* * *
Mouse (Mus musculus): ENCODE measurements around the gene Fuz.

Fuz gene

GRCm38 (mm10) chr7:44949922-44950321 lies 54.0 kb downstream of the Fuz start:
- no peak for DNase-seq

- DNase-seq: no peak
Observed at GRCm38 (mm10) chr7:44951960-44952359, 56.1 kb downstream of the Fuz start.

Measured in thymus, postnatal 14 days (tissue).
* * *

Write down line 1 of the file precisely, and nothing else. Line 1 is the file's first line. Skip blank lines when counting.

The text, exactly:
Mouse (Mus musculus): ENCODE measurements around the gene Fuz.